How to Improve Mental Health in 6 Steps

How to Improve Mental Health in 6 Steps

Rising costs associated with mental illness and scientific advances mean inaction on mental health research is ‘no longer an option’ according to a study co-lead by Professor Til Wykes from the IoPPN, King's College London. Just focusing on six priority areas would have a huge impact on care whilst cutting costs within 5-10 years.

The latest research suggests that in the UK mental and behavioural disorders cause at least 12 per cent of all disability and in contrast to other disorders is still increasing, that mental health has the single greatest impact on the UK’s workforce and the estimated social and economic cost in England alone is £105 billion per year. Yet despite all this mental health only receives 5.5 per cent of UK health research funding.

Over 1,000 scientists, patients, families and professional groups from across Europe came together in the largest ever study on how science can address the major challenge faced by mental health across Europe. The ROAMER project, published today, concludes with a roadmap for mental health research in Europe. Leading experts made the following call to politicians and UK and European funding organisations:

Targeted research investment will improve mental health within at least 10 years

‘The six research priorities set out in ROAMER address issues that can be resolved in the next 5 to 10 years given sufficient investment and research.’

Scientific advance over last 10 years make inaction no longer an option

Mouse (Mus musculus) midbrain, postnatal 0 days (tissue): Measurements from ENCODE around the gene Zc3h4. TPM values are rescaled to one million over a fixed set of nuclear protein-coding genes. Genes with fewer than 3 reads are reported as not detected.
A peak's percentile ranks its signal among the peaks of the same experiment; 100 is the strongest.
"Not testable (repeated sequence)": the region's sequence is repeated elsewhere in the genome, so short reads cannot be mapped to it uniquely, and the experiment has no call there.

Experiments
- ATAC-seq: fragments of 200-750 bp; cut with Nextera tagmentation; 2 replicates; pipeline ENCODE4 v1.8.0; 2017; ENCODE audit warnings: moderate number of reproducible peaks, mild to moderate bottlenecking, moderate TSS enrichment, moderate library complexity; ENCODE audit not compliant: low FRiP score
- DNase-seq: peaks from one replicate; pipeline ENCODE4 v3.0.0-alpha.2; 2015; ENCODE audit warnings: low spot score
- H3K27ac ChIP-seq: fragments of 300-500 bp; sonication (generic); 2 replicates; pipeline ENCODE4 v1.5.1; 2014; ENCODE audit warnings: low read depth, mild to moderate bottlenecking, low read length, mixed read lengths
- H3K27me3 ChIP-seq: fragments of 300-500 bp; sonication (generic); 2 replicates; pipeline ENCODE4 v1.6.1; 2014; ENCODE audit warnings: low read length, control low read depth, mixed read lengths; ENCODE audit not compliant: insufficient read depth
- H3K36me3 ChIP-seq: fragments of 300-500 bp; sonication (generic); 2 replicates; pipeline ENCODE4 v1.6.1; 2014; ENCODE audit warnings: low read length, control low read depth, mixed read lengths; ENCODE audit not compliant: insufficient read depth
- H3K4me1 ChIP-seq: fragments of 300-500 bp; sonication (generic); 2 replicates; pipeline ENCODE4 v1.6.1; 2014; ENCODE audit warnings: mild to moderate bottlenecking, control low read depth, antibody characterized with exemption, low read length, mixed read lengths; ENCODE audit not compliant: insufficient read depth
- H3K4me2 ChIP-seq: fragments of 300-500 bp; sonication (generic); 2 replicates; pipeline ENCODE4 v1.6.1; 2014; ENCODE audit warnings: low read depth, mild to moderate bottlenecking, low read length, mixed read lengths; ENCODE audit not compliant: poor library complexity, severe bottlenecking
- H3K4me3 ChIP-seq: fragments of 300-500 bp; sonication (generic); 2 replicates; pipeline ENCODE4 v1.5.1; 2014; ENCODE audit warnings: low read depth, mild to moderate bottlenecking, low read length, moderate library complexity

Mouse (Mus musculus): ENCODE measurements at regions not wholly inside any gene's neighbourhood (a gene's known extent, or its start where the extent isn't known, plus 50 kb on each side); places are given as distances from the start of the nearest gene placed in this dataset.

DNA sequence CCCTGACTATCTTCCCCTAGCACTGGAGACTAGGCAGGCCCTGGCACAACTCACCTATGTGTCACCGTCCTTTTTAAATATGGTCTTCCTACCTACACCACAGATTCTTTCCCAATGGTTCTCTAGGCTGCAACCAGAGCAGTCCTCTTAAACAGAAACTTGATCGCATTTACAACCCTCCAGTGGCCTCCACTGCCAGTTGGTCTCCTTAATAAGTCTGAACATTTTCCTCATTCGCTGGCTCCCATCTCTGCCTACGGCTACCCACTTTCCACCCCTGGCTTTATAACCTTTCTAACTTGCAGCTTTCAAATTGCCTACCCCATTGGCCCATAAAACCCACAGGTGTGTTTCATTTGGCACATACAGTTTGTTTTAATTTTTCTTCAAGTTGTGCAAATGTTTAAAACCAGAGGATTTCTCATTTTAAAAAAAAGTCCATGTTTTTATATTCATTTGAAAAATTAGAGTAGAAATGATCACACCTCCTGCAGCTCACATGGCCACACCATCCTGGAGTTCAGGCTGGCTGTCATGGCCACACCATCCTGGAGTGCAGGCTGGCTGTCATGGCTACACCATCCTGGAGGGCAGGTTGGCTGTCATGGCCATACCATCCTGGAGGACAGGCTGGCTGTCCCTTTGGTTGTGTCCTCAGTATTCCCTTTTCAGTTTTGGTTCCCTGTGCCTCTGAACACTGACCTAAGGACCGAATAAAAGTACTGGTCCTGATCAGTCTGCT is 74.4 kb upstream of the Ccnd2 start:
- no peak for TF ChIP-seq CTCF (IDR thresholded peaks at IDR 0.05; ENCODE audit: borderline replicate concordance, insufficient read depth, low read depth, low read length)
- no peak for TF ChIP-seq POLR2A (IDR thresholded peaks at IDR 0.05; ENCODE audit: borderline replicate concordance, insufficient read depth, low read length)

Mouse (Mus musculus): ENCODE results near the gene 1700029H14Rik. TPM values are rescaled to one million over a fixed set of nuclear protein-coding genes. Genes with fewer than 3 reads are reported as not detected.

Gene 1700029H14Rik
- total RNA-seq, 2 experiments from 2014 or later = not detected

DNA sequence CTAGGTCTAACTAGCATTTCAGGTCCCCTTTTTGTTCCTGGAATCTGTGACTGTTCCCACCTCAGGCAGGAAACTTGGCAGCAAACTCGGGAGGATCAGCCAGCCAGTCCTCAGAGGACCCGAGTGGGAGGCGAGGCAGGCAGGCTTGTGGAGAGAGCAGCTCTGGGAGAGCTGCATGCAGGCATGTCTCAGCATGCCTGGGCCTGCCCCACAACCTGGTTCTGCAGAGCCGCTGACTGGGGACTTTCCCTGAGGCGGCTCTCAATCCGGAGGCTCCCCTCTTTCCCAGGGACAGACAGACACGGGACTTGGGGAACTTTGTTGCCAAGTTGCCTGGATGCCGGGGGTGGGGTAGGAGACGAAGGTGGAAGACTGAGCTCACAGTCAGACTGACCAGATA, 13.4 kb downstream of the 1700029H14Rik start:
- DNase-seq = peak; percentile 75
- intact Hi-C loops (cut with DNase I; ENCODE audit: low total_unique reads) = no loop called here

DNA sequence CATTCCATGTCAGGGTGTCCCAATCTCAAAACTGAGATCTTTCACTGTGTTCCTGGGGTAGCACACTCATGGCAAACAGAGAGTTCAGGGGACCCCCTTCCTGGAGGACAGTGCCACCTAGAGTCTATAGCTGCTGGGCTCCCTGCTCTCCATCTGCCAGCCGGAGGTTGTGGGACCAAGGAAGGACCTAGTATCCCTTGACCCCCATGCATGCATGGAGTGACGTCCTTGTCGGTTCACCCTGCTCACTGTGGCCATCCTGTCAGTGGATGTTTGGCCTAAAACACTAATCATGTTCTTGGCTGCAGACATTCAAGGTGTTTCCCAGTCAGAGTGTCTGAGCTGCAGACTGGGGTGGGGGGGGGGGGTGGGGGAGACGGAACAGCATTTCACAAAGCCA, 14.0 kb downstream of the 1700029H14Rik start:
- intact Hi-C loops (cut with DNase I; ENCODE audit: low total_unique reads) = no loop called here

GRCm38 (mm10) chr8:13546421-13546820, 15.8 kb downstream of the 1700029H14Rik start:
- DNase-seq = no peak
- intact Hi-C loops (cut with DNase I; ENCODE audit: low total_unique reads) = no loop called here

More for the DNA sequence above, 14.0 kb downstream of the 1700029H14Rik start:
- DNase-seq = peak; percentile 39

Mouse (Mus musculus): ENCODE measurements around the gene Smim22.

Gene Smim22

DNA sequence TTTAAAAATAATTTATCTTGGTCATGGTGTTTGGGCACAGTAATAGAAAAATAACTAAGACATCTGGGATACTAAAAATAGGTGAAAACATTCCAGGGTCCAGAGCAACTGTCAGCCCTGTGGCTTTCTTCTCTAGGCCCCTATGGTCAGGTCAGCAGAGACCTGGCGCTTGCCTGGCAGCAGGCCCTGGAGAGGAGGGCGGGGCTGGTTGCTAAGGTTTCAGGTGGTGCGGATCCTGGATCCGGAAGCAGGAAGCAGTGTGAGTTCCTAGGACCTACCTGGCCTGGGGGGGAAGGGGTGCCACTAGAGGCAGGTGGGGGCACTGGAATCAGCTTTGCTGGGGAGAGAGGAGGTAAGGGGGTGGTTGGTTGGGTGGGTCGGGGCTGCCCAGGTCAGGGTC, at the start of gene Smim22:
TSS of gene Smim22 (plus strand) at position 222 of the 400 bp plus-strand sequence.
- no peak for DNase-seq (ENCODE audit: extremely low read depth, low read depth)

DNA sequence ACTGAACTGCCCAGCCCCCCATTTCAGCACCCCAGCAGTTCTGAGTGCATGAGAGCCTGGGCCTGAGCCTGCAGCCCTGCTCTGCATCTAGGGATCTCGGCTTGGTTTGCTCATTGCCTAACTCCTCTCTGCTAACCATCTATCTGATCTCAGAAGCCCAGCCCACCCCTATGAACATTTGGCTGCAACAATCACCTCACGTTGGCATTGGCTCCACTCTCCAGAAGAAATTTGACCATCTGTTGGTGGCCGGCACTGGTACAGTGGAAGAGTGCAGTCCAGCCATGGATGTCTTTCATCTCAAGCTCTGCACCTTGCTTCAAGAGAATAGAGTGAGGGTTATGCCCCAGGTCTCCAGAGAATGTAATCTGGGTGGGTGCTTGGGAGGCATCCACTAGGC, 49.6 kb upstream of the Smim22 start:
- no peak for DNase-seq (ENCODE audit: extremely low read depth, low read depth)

‘The impact of mental disorders is rising - now we have the science to bridge these gaps, funding mental health research will benefit everyone in the long run – in health and well-being, as well as financially.’

'Recent advances in genomics, genome engineering, stem cell biology and neuroscience have identified a number of risk genes for psychiatric disorders which will enable scientists to develop new treatments.’

Current UK research funding would need to at least treble

Commenting on the study Cynthia Joyce CEO of mental health research charity MQ said ‘The current spend of £115m a year will need to increase through urgent Government prioritisation and more donations from the general public over the long-term.’

ROAMER analysed existing literature and research capacity in Europe and identified crucial gaps and the most pressing questions that need answering. Their paper calls for a coordinated strategy for mental health research, driven by large collaborative projects and underpinned by six priorities.

Priority 1: Preventing mental disorders, promoting mental health and focusing on young people

Example project: Long-term cohort studies looking at the determinants of mental health and well-being.

Why? Will let us identify risk and protective factors for mental disorders and mental health across the lifespan – especially in young people as many mental disorders develop early in life.

Outcome: Estimated returns of £1 investment could be as high as £10.27 (for early screening), £17.97 (for mental disorder prevention) or £83.73 (mental health promotion).